1. Welcome to BookAndReader!

    We LOVE books and hope you'll join us in sharing your favorites and experiences along with your love of reading with our community. Registering for our site is free and easy, just CLICK HERE!

    Already a member and forgot your password? Click here.

Lovely and abandoned words

Discussion in 'General Book Discussion' started by Wabbit, Jun 18, 2006.

  1. StillILearn

    StillILearn New Member

    Joined:
    Jan 15, 2005
    Messages:
    3,495
    Likes Received:
    7
    Currently Reading:
    Anything I can lay my hands on
    Twitterpated.
     
  2. SFG75

    SFG75 Well-Known Member

    Joined:
    Jul 15, 2005
    Messages:
    7,133
    Likes Received:
    90
    Currently Reading:
    The Road to Character; David Brooks
    Diaphonous

    Recently reminded of it in Fathers and Sons. It's one that should be used more often.
     
  3. StillILearn

    StillILearn New Member

    Joined:
    Jan 15, 2005
    Messages:
    3,495
    Likes Received:
    7
    Currently Reading:
    Anything I can lay my hands on
    Zany

    ............
     
  4. Gem

    Gem kickbox

    Joined:
    Jul 18, 2005
    Messages:
    1,160
    Likes Received:
    0
    Currently Reading:
    A Book.
    What about words that over time aquire additional meaning, take for instance this old batman comic...Click Here
     
  5. StillILearn

    StillILearn New Member

    Joined:
    Jan 15, 2005
    Messages:
    3,495
    Likes Received:
    7
    Currently Reading:
    Anything I can lay my hands on
    evanesced

    ...............
     
  6. raffaellabella

    raffaellabella New Member

    Joined:
    Jul 27, 2005
    Messages:
    313
    Likes Received:
    2
    Currently Reading:
    The Woman In White by Wilkie Collins
    What did the mean by "boner"?
     
  7. Gem

    Gem kickbox

    Joined:
    Jul 18, 2005
    Messages:
    1,160
    Likes Received:
    0
    Currently Reading:
    A Book.
    I think it meant blunder/error.
     
  8. raffaellabella

    raffaellabella New Member

    Joined:
    Jul 27, 2005
    Messages:
    313
    Likes Received:
    2
    Currently Reading:
    The Woman In White by Wilkie Collins
  9. beer good

    beer good Well-Known Member

    Joined:
    Mar 13, 2006
    Messages:
    5,510
    Likes Received:
    52
    Currently Reading:
    "NW", Smith
    I'd recommend anyone with a slightly perverse sense of humour and an interest in superhero comics to check out that entire site. Completely hilarious.
     
  10. Gem

    Gem kickbox

    Joined:
    Jul 18, 2005
    Messages:
    1,160
    Likes Received:
    0
    Currently Reading:
    A Book.
    beergood,perverse? I thought it was healthy :D , will have to reevaluate my sense of humour. Poor Robin, he always has to carry the burden for the relationship;) .

    I came across the word Moiety (a half) today and was rather taken with it, (although that could be because it reminds me of Professor Moriarty:rolleyes: )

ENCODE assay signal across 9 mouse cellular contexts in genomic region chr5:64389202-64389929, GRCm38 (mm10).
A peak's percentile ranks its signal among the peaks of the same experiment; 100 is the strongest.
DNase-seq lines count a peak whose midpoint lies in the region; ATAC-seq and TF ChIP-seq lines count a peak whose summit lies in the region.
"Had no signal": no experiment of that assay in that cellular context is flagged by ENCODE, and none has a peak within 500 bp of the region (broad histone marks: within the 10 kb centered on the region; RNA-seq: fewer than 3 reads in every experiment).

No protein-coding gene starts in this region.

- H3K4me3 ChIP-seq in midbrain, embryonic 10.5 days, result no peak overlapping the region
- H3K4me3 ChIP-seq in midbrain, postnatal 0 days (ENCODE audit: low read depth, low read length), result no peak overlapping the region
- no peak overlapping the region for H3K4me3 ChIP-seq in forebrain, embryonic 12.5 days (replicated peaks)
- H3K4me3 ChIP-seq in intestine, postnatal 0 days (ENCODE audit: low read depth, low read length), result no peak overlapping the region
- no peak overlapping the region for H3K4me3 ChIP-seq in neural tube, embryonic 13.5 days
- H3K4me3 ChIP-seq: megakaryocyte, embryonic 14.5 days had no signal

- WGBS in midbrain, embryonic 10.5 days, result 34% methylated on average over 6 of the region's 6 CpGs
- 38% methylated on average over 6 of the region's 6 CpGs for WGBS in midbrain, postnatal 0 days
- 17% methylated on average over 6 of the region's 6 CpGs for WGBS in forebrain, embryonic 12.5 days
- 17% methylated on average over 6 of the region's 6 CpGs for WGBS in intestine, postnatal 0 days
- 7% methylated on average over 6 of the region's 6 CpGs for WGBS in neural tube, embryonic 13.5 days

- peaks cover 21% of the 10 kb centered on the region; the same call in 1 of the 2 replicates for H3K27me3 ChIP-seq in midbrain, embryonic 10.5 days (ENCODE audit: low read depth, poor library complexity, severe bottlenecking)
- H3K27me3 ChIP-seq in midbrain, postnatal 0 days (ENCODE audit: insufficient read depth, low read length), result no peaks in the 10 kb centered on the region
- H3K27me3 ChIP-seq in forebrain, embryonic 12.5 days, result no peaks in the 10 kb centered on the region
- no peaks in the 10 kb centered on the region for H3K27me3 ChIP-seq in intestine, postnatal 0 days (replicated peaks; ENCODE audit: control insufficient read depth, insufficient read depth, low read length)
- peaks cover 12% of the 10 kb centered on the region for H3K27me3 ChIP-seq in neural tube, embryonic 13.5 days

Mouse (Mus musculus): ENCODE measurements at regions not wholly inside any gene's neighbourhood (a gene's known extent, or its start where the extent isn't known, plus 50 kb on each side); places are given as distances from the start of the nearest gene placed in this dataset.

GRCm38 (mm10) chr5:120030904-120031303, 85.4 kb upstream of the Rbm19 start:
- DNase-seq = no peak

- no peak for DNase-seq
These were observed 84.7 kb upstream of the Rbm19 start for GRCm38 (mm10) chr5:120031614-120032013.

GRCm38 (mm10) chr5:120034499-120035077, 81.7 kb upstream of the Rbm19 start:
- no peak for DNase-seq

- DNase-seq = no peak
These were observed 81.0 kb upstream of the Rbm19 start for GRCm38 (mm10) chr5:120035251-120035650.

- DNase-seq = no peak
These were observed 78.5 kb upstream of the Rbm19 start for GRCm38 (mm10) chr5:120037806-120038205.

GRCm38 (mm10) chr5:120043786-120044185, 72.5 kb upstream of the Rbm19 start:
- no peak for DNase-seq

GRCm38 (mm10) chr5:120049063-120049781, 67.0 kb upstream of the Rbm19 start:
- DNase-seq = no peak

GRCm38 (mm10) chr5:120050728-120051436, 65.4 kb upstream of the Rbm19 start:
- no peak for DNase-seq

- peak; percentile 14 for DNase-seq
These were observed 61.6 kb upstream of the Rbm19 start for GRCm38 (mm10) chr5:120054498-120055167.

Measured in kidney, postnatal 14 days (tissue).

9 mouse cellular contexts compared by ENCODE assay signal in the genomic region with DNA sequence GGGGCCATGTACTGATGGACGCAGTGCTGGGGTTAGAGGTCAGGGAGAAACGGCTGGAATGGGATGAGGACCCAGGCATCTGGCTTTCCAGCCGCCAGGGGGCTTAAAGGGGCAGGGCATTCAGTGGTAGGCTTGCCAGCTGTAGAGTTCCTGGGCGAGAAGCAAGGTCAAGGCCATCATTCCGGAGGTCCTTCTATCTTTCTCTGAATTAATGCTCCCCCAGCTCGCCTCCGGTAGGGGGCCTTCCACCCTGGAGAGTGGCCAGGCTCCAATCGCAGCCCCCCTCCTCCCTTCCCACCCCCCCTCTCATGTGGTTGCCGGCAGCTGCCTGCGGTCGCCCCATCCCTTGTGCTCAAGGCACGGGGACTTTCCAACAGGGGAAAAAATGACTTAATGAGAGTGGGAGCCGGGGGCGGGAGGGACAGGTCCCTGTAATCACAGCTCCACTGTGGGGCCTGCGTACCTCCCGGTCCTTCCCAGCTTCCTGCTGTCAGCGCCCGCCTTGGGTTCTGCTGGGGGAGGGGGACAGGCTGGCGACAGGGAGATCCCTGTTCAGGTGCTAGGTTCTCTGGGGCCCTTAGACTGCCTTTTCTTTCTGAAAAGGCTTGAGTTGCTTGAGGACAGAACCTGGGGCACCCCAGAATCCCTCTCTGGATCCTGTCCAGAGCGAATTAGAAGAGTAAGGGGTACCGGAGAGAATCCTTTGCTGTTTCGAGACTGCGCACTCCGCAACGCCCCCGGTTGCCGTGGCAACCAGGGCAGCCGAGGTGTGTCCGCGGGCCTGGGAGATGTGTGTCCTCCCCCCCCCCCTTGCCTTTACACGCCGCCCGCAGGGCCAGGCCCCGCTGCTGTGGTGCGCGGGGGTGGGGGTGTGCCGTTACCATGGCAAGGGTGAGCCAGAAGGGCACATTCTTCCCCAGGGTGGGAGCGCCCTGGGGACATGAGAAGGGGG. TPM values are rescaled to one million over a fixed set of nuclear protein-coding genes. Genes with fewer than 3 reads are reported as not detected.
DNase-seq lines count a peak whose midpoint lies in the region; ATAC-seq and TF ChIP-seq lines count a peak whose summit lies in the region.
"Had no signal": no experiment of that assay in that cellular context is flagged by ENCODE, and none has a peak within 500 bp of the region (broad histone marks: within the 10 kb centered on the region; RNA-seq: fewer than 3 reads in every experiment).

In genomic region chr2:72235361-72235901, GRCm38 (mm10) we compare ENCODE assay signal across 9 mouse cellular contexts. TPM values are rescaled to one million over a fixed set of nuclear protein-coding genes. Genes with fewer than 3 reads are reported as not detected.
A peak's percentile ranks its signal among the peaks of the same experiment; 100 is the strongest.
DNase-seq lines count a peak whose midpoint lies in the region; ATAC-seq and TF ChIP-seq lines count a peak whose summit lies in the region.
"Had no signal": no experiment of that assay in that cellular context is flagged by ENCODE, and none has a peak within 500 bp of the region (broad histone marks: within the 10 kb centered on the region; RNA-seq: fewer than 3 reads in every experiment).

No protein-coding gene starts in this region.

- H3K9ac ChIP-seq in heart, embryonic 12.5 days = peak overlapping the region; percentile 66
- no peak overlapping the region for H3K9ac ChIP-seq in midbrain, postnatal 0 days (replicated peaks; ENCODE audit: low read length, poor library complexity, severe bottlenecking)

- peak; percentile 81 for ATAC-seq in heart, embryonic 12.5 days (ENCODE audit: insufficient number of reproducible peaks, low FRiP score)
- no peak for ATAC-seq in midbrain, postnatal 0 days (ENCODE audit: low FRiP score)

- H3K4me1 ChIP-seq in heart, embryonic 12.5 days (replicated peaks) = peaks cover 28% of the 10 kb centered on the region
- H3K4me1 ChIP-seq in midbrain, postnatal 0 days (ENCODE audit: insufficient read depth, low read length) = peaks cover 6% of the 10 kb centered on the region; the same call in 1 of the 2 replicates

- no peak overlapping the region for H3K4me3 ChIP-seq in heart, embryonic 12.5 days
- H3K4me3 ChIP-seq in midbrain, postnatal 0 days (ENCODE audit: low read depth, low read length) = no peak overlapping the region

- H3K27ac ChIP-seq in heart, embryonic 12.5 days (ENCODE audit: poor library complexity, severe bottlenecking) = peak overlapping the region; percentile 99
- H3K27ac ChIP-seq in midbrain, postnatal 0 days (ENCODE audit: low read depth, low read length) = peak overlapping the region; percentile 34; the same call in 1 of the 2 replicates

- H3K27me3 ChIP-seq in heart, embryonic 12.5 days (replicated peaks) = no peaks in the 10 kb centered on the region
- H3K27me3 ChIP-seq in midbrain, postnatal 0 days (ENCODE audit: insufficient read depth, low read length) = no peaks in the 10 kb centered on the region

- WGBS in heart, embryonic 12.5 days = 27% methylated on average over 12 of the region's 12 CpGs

11. Pinecones360

    Pinecones360 New Member

    Joined:
    Mar 31, 2006
    Messages:
    97
    Likes Received:
    0
    Currently Reading:
    Wicked
    lassitude...vocabulary word from school.
     
  12. bren

    bren Member

    Joined:
    Jan 6, 2006
    Messages:
    582
    Likes Received:
    0
    Currently Reading:
    The Spa - Fay Weldon
    Perhaps these words ain't lovely, but I just recalled the phrase "dab hand" and have a general sense that it means to be pretty good at something. Anyone know if this is accurate? Haven't heard this one in many years and I'm mainly wondering what level of expertise it's meant to describe.:)
     
  13. samg

    samg New Member

    Joined:
    Jan 22, 2007
    Messages:
    16
    Likes Received:
    0
    Currently Reading:
    Lots of books about the battle for Anzio
    That's exactly what it means - my mum uses it all the time.
    One of my favourite words is 'transient.'
    And I love the way Americans say 'squirrel,' which kind of sounds like squirrrrrl but is impossible to say unless you've been brought up to it.
     
  14. bren

    bren Member

    Joined:
    Jan 6, 2006
    Messages:
    582
    Likes Received:
    0
    Currently Reading:
    The Spa - Fay Weldon
    Thanks, samg. Maybe it's another phrase more commom to the UK and that's the big reason I haven't heard it lately. I too enjoy the skwirl, skwi-rel pronunciation split.
     
  15. PhilW

    PhilW New Member

    Joined:
    Jan 17, 2006
    Messages:
    159
    Likes Received:
    0
    Well....I'm English, and I always say 'roo-ter' - after all, it routes ('roots') information from one place to another. As the song lyrics say, 'get your kicks on route ('root') 66' - not even the original artist says 'raowt' 66!

    Rout ('raowt') means to displace enemy forces from the battlefield 'en masse', or to cut a profile on a piece of wood. Now that's where the confusion comes in...I can rout ('raowt') a profile, and I use a router ('raowter') to do it, as opposed to the router ('rooter') that my computer network uses...

    Two nations divided by a common language? I think so, yes!
     
  16. PhilW

    PhilW New Member

    Joined:
    Jan 17, 2006
    Messages:
    159
    Likes Received:
    0
    I hate to say this, but the 'squirl' thing just sounds like laziness to me - witness many Americans' pronounciation of other, similar words - for example, mirror, terrorism. GB jnr wants to wage war on 'terrism' - sounds to me like he has a vendetta against holidaymakers!

    Ooo...'vendetta' - that's a good one
     
  17. PhilW

    PhilW New Member

    Joined:
    Jan 17, 2006
    Messages:
    159
    Likes Received:
    0
    Jewelry - 'jool-ry'
    Jewellery - 'jool-ery'

    Emphasis on first syllable in each case. Both versions are correct and in current usage - at least in the UK! I prefer the latter myself.
     

Share This Page